15 Nov 2022
By Andrew Hejnar
With the rise of climate-related disasters at our front door, we Canadians clearly see the impact of climate change. The time to act is now. Canadian organizations have a responsibility to lead the charge in changing the country’s course towards a greener future.
Beyond COVID-19, the top issues Canadians want science to solve are centered around environmental sustainability, especially the impact of climate change. Despite headways made to protect Canada’s environment, more work needs to be done, according to the Fraser Institute’s Environmental Ranking for Canada and the OECD. Although Canada placed 12thoverall in environmental performance across 33 high-income countries, Canada ranks 31st and 21st, respectively, for its carbon intensity (CO2 emissions per unit of GDP), and its ability to reduce its carbon intensity over a decade.
Similarly, a ranking of 50 global cities revealed that, despite Canada’s overall “B” grade, Canada holds a “C “in consumption-based climate emissions. It’s clear that Canadian organizations can no longer sit on the side lines – they must embrace the opportunity to take real steps in addressing Canada’s energy consumption.
In light of this, Canadian organizations need an internationally recognized framework, such as ISO 50001, to help organizations establish, implement, and maintain Energy Management Systems (EnMS) that deeply ingrain systematic improvement of energy performance on a sustained basis.
Energy management begins with effectively tracking energy usage
For any program to be successful, Canadian organizations must understand how and where energy is being used within their facilities. This can be accomplished through energy management information systems (EMIS) such as energy usage meters, and software specifically designed to monitor energy consumption.
It’s critical to get measurement right the first time, and to build a robust system that suits your organization’s needs. Early investment in EMIS can help the transition to a formal energy management system (EnMS). With an effective EMIS, your organization can quickly identify opportunities for improvement. For example, let’s take a weekend snapshot of energy usage. What does the data say about energy consumption during periods where no activity or production is occurring? Are there opportunities to turn off or ramp down systems in response to this?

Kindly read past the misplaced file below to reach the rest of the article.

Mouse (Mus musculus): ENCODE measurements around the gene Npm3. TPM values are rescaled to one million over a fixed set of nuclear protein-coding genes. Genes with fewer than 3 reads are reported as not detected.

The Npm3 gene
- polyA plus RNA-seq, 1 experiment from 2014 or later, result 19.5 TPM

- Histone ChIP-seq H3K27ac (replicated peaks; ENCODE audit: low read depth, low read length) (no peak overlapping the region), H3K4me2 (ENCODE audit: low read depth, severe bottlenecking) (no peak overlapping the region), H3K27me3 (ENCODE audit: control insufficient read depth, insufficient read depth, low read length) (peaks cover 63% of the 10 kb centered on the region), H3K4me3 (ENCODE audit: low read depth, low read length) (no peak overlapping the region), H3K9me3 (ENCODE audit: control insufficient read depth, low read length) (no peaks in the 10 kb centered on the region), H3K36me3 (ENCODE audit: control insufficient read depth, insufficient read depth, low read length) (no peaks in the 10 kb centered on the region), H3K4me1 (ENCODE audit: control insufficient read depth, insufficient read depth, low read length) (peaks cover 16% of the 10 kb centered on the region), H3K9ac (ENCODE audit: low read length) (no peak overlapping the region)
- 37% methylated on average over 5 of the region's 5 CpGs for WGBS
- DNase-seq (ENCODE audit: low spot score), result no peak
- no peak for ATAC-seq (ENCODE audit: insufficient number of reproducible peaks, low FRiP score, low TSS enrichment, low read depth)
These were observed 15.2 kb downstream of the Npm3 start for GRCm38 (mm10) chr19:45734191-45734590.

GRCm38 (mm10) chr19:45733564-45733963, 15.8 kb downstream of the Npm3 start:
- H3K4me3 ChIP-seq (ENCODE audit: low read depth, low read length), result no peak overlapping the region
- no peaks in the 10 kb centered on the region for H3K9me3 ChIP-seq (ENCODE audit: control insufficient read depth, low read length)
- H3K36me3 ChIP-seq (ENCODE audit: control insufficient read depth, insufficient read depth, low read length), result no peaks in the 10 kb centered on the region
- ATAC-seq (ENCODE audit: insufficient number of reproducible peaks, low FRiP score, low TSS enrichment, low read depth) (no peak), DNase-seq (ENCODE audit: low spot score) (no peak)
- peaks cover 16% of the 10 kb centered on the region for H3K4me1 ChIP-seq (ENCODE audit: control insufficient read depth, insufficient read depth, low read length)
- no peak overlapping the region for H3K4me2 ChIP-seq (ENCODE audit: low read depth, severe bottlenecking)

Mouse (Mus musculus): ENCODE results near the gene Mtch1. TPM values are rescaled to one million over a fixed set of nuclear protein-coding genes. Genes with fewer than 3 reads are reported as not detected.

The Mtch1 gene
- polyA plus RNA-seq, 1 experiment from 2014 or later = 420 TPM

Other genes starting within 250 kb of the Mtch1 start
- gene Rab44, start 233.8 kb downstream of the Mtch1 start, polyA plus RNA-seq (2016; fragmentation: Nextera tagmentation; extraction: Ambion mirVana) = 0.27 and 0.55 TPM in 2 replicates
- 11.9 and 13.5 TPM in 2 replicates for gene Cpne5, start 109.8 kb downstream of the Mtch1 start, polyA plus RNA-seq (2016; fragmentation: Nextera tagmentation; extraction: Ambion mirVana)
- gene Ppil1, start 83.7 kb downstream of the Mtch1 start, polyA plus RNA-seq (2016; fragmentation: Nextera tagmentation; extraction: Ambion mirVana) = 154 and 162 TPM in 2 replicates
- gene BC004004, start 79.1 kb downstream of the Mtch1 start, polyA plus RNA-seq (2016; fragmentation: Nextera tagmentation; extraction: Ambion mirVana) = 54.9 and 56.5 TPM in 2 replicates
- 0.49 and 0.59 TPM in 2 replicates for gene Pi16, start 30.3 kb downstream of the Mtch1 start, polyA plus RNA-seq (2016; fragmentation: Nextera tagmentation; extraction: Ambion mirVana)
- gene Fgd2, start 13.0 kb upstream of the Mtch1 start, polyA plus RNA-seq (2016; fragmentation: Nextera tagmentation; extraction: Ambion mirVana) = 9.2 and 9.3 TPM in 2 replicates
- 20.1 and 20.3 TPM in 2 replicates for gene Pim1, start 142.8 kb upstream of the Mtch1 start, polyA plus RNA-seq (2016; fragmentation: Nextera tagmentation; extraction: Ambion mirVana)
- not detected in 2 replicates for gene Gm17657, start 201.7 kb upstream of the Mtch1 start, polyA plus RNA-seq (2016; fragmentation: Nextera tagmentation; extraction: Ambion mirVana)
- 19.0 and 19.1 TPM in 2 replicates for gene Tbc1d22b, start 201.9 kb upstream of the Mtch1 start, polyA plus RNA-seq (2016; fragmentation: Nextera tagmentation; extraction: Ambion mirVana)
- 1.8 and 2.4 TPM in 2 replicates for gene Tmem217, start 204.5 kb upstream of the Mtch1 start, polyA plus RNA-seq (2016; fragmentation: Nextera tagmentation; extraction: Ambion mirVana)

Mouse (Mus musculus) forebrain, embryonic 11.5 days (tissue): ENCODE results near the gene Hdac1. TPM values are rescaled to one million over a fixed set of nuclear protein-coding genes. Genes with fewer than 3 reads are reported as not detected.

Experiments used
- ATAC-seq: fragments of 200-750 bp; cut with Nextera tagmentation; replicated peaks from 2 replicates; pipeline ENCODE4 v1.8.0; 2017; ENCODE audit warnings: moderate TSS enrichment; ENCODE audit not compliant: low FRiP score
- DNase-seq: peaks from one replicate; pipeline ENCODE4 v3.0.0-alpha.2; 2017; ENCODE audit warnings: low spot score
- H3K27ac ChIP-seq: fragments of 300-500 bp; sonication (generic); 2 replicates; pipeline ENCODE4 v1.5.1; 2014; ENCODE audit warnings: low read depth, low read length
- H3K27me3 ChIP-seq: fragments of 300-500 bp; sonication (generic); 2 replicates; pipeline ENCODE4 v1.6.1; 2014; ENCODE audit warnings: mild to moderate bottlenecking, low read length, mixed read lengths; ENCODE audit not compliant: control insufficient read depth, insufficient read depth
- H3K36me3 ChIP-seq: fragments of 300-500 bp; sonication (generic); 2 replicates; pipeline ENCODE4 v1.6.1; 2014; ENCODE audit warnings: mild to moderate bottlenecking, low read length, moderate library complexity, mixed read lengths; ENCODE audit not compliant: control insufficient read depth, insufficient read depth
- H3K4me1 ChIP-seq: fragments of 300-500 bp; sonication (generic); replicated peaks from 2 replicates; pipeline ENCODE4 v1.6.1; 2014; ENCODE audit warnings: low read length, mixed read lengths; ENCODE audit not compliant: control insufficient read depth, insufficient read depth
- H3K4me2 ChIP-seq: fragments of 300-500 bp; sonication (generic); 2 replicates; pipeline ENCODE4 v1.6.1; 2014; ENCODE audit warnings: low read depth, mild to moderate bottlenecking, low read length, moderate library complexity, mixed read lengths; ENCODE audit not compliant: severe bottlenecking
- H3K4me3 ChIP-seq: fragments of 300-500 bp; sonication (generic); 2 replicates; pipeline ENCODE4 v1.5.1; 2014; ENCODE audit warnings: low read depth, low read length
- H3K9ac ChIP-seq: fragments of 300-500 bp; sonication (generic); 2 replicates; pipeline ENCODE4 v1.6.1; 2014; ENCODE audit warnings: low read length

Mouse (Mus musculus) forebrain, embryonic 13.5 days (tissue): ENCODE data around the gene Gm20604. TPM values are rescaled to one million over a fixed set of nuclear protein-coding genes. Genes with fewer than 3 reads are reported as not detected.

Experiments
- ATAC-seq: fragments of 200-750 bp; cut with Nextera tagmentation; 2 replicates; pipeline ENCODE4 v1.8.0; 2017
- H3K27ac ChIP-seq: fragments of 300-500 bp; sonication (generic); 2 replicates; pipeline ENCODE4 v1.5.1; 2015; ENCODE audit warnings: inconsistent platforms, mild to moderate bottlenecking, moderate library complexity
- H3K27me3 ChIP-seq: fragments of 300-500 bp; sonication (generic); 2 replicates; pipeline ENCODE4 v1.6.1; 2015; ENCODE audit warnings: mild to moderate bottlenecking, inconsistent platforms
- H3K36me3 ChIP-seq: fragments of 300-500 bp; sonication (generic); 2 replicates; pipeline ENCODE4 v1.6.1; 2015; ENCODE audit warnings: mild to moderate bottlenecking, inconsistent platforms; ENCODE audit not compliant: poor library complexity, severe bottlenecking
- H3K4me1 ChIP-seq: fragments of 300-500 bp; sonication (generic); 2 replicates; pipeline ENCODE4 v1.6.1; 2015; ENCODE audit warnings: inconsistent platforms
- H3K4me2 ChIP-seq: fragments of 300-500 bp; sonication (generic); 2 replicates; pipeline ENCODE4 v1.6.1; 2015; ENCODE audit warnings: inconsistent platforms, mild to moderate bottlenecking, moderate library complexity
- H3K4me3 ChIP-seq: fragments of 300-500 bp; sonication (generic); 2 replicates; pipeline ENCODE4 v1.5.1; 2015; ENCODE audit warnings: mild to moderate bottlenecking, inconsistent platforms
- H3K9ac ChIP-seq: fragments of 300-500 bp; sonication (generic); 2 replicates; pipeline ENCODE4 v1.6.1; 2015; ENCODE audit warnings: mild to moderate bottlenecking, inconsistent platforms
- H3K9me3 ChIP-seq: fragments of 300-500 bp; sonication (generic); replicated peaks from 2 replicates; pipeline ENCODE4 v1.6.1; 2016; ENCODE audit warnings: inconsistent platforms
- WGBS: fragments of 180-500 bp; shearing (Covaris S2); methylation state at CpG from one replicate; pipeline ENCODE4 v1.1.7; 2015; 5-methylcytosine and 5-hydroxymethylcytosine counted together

Measuring key business savings to energy efficiency will be critical to senior management committing to and championing new energy management programs. This will help make energy “visible” through daily reports and actionable data. The value of an organization’s energy usage data cannot be understated. A robust energy baseline will identify opportunities for improvement, and clearly demonstrate reduced energy consumption.
Leverage the latest technology and energy saving solutions
Targeting your organizations energy efficiency opens the doors to achieving wider sustainability goals. Efforts in this space always lead to emission reductions in other areas. Every single step taken to improve your organization’s energy efficiency is extremely valuable. Small, but significant steps that are thought out, well-implemented, and continuously managed, are the key to a successful energy saving strategy.
Examples of small but effective changes begin with your facility’s existing infrastructure, including:
- What lights are currently is use in your facility?
- Lighting retrofits such as LED lights, occupancy sensors, energy-efficient lightbulbs, and natural lighting systems are just some of the ways your organization can see a 30 percent decrease in energy consumed by lighting systems.
- Other energy management projects include drying processes, optimization, HVAC heat recovery, compressor air leak reduction, and chilled water system improvements.
- All these projects culminate into significant energy savings.
Commitment across all levels of an organization is critical to long-term success
Commitment from your frontline workforce - all the way from entry level employees, though senior management - is essential to not only reaching energy management goals, but identifying new ways to use energy efficiently. Be aware that your frontline workers often notice things that senior leadership may not.
Leveraging their knowledge can have a positive impact on energy consumption. Are there more efficient ways to accomplish an action? Are there machines that can be turned off when not in use? Can you reduce the capacity of certain machines to reduce energy?
Senior management must commit the appropriate resources and responsibilities to implement an effective EnMS. Consider commissioning an energy team to strategically target and implement energy management initiatives. The role of staff in project implementation must be clearly outlined, with clear deliverables and milestones that ladder up to the organization’s energy management strategy. Successes must be championed by senior leadership to inspire frontline workers.
Improving energy efficiency can be achieved with well-executed energy management systems. Structured EnMS, such as ISO 50001, provide the necessary framework to make energy more visible, engage your workforce, and collaborate with your communities. Canadian organizations must think about their mission statement, and how they can tie energy and climate into what they do. If your company mission captures this, you’ll be able to come up with effective policies – and execute them.
Andrew Hejnar is 3M’s Energy Manager, with more than 20 years of experience in leading sustainability initiatives. Andrew was named an Energy Manager of the Year by the Association of Energy Engineers (AEE), and is a Fellow Grade Member of AEE.
3M Canada | www.3mcanada.ca